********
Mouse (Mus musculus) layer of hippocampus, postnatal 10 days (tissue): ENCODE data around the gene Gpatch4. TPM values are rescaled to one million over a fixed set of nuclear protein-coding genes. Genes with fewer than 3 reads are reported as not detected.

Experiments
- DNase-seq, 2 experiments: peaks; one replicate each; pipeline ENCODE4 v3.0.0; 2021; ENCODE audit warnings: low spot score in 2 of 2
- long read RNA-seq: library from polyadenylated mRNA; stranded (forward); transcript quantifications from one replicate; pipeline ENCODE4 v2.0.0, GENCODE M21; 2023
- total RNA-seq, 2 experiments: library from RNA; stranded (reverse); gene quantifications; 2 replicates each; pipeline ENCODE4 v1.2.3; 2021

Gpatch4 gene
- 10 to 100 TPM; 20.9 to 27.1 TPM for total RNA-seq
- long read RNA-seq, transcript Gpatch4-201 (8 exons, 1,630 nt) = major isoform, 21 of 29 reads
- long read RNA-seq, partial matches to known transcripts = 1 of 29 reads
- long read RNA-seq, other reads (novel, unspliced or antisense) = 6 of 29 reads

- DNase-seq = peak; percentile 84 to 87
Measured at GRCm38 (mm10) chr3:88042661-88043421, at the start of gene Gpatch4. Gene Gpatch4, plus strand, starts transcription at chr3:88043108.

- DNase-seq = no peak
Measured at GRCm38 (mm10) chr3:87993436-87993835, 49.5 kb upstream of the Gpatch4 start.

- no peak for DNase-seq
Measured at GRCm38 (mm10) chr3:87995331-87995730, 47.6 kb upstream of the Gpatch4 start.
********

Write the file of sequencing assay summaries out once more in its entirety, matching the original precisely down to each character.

Mouse (Mus musculus) layer of hippocampus, postnatal 10 days (tissue): ENCODE data around the gene Gpatch4. TPM values are rescaled to one million over a fixed set of nuclear protein-coding genes. Genes with fewer than 3 reads are reported as not detected.

Experiments
- DNase-seq, 2 experiments: peaks; one replicate each; pipeline ENCODE4 v3.0.0; 2021; ENCODE audit warnings: low spot score in 2 of 2
- long read RNA-seq: library from polyadenylated mRNA; stranded (forward); transcript quantifications from one replicate; pipeline ENCODE4 v2.0.0, GENCODE M21; 2023
- total RNA-seq, 2 experiments: library from RNA; stranded (reverse); gene quantifications; 2 replicates each; pipeline ENCODE4 v1.2.3; 2021

Gpatch4 gene
- 10 to 100 TPM; 20.9 to 27.1 TPM for total RNA-seq
- long read RNA-seq, transcript Gpatch4-201 (8 exons, 1,630 nt) = major isoform, 21 of 29 reads
- long read RNA-seq, partial matches to known transcripts = 1 of 29 reads
- long read RNA-seq, other reads (novel, unspliced or antisense) = 6 of 29 reads

- DNase-seq = peak; percentile 84 to 87
Measured at GRCm38 (mm10) chr3:88042661-88043421, at the start of gene Gpatch4. Gene Gpatch4, plus strand, starts transcription at chr3:88043108.

- DNase-seq = no peak
Measured at GRCm38 (mm10) chr3:87993436-87993835, 49.5 kb upstream of the Gpatch4 start.

- no peak for DNase-seq
Measured at GRCm38 (mm10) chr3:87995331-87995730, 47.6 kb upstream of the Gpatch4 start.